Envío Digital
Central American University - UCA  
  Number 166 | Mayo 1995



Burning Questions, Pending Tasks

“There are many international organisms in our country, and they want to control everything. For them is there any difference between helping and giving orders?” That is one of the burning questions that religious people are asking themselves today in Haiti.

Envío team

On March 31, the multinational military force of over 20,000, largely US, soldiers that had occupied Haiti since September 1994, left the country. They were relieved by 6,000 United Nations soldiers, also largely from the United States. The UN Security Council considered the situation "secure and stable" enough to take charge of it. On June 4, Haitians will vote in legislative, municipal and local elections, under UN supervision and submerged in a sea of parties.

A Confusing, Ambiguous and Violent Situation

In just a few weeks after the return of President Aristide in October 1994, Haiti's 7,500 member army, heavily contaminated by Duvalierist corruption and repressive tendencies, was reduced to 1,500. But the 6,000 left "unemployed" retained a veritable arsenal and many appear to be linked to the wave of killings and assaults throughout the country. Three thousand former soldiers have been admitted into the interim police force.
President Aristide called on Haitians to join "self defense brigades" to confront the chaotic situation in his discourse on February 7, the anniversary of his 1991 inauguration. US soldiers took on the tasks of preventing demonstrations, accrediting Haitian journalists to cover official events and organizing entrance exams for the police academy.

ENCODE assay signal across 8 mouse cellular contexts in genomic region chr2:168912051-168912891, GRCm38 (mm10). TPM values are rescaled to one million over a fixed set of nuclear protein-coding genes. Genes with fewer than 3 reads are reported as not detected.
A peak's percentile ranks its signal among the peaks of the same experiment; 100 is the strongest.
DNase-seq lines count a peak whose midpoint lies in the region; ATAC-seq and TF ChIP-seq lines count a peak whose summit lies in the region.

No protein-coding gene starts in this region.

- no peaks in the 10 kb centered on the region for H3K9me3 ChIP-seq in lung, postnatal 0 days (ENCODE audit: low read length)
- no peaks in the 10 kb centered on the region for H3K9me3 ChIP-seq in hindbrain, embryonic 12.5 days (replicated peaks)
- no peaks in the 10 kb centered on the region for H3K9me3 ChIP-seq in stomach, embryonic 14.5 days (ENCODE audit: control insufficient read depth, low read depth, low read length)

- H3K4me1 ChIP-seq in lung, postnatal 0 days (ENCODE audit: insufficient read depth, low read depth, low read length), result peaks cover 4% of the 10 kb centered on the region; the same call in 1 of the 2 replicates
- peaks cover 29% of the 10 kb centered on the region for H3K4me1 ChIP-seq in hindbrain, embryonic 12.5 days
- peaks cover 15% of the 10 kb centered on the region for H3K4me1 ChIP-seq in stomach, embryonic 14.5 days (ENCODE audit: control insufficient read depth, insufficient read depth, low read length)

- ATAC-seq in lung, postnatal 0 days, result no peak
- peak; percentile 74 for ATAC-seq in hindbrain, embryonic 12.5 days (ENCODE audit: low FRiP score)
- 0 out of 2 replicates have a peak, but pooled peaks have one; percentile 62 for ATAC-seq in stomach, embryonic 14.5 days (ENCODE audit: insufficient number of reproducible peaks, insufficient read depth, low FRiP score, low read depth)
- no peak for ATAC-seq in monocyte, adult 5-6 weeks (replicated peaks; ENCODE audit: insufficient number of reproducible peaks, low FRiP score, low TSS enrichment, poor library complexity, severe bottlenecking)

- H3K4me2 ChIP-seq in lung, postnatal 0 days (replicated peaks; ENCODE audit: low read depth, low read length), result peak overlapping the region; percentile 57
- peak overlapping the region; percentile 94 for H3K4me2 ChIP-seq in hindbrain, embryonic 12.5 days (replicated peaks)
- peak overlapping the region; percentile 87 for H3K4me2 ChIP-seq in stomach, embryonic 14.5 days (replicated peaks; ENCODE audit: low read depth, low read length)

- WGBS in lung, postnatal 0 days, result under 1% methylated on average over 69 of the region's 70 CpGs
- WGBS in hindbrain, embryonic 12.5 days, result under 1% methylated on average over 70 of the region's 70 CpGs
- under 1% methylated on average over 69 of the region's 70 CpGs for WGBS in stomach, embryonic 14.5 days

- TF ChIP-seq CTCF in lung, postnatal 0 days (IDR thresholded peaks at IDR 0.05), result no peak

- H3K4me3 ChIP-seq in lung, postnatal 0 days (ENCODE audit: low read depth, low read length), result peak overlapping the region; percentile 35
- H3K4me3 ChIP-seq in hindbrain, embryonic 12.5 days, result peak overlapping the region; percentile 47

In the midst of this confused and ambiguous situation, the prestigious Haitian Conference of Religious Leaders, to which Aristide himself once belonged, celebrated a plenary assembly in mid February and issued a declaration that, in cautious language, defines Haiti's greatest challenges. We have translated below the central part of the declaration, which originally was published in Creole (subtitles are ours).

Government Control?

"The military repression that oppressed the people is now almost a bad memory. For its part, the government tries to listen to the people and respond to their demands. Political authorities are demonstrating a certain willingness to establish a different kind of relationship with citizens. Despite all of this, we have grave concerns, and put forward a series of questions:
* Does the government have control over what happens in the country? Does it have control, for example, of the work of many international organizations in Haiti?
* Are efforts by the government and public administration to make changes that favor the people being sabotaged and slowed down?
* Has the government truly been able to control inscriptions for the new police force and the functioning of the interim police force? Are not many former military members responsible for crimes being enrolled "recycled" once again?
* The efforts to halt corruption in public institutions appear to us very timid and some suspicious practices from the past, like "zombie checks" or "ghost employees," continue.

* Where is justice in this country? Are reforms of the judicial system taking place? Is the situation not continuously deteriorating? Criminals and "zenglendos" [ former paramilitary members, criminals with political destabilization goals] are absolved without a trial. In reality, who is responsible for justice?